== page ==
Reactions to the dvar Torah I gave at KOACH Kallah were overwhelmingly positive. The rabbinic leadership of the United Synagogue enjoyed it, a few of the participants called it “amazing,” and the scholar in residence talked about it during his afternoon session before getting into his own teaching. I was, however, troubled by this response for one reason. I expected that after identifying myself as a gay Jew, any other LGBT conference attendees would have approached me and self-identified as well. This didn’t happen. That could mean a lot of things, but I’m leaning toward the interpretation that I was the only person “out” at KOACH Kallah.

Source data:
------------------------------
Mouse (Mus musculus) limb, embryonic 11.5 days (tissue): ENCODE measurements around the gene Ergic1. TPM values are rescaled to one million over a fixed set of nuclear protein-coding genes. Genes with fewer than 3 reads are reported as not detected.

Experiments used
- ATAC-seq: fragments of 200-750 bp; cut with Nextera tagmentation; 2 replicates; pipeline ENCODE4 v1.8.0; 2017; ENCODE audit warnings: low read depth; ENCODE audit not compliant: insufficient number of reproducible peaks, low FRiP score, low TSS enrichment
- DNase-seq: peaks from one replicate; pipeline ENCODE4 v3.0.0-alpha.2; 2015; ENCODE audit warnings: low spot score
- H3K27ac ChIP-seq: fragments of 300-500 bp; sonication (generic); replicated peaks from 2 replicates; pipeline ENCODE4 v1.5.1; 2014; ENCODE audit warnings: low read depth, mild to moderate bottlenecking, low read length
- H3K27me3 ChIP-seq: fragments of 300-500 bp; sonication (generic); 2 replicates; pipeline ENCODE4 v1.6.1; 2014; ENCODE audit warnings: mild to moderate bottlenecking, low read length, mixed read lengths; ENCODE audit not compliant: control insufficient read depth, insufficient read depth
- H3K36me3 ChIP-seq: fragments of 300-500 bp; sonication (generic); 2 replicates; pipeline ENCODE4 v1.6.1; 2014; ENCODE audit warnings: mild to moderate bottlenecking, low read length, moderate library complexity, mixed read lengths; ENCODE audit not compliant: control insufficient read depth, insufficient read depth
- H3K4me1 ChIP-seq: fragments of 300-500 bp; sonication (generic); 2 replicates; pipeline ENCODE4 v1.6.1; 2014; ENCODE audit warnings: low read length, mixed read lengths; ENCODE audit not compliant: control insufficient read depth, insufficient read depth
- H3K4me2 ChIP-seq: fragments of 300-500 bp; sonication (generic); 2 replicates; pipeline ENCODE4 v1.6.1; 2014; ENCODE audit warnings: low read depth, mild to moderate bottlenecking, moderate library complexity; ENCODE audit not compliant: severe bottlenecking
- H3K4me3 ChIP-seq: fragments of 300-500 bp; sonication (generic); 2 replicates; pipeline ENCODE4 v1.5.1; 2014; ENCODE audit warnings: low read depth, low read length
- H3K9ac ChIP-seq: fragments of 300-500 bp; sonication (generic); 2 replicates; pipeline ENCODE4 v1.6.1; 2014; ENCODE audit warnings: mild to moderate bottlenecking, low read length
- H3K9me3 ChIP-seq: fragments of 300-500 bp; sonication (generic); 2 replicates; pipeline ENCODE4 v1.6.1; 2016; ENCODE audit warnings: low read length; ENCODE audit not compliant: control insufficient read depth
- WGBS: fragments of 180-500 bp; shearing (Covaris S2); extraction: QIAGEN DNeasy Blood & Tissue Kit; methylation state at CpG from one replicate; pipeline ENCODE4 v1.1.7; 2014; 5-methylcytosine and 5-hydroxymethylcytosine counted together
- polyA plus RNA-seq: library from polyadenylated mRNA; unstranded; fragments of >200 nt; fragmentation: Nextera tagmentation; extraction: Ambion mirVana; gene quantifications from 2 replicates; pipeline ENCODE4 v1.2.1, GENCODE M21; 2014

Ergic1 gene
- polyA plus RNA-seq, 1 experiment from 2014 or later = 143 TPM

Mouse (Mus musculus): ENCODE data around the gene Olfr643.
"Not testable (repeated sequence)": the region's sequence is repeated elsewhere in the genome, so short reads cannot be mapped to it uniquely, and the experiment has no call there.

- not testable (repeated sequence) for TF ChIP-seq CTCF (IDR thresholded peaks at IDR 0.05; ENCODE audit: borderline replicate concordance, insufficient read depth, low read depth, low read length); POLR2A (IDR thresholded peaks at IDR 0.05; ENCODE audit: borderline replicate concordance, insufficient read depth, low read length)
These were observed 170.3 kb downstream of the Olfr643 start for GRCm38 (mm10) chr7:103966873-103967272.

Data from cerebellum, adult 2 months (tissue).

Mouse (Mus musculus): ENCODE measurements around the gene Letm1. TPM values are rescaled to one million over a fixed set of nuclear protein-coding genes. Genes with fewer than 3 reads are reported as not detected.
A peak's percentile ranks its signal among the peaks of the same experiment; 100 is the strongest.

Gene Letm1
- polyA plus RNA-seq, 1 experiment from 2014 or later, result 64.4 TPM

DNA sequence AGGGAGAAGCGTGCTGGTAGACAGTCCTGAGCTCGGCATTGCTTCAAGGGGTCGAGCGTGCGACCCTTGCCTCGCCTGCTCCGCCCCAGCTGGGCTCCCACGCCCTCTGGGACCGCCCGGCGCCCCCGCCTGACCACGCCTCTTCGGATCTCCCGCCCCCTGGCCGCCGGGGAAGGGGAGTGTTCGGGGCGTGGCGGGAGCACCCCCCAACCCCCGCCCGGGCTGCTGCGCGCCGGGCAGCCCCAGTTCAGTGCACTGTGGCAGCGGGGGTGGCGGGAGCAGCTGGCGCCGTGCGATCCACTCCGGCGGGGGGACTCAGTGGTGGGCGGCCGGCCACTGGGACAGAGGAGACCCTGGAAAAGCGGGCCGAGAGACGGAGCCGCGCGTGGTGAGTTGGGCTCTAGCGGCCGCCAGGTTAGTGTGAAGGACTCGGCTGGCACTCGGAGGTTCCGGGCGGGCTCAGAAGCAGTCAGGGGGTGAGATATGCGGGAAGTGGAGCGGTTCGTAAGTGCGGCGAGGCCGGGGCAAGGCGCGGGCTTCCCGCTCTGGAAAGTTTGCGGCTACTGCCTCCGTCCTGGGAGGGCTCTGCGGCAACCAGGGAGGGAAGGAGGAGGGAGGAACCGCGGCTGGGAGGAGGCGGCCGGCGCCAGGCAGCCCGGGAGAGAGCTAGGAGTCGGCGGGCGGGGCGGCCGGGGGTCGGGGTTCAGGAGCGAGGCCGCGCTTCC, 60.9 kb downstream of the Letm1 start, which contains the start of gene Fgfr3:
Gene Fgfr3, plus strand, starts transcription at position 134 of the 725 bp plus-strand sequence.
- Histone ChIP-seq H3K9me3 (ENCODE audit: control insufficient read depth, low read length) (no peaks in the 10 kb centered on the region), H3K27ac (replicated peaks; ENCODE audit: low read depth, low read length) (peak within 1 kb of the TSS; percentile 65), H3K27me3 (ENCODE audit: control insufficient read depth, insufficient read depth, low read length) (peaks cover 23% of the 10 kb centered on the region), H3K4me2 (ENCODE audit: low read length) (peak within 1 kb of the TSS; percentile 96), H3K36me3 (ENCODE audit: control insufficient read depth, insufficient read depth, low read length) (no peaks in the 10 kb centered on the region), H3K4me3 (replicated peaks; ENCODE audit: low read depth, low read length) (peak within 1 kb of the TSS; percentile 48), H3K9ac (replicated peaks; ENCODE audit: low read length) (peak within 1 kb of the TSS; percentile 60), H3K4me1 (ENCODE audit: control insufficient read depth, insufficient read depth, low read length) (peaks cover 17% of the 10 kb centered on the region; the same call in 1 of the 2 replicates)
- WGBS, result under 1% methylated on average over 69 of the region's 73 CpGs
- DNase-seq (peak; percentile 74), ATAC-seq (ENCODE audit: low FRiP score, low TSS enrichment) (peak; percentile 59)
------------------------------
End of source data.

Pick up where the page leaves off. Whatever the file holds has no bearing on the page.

I find it terrifying to consider being the only person “out” at the only conference for Conservative Jewish campus leaders. At a conference attended by about 150 people, that percentage is way off. It’s unclear whether 5% or 10% of the population is gay, but it’s certainly more than 0.66%. It may be that Conservative Judaism is still not a comfortable place for most people to be openly gay.
Two weekends ago, I went to Yale for the Ivy League LGBT conference, IvyQ. It was a fun weekend, great especially for meeting people in the Penn queer community. I discovered a long time ago that the best way to get to know new people at Penn is to leave campus with them, which held true. However, I had just as interesting and meaningful of a time at Yale doing Jewish things as gay things.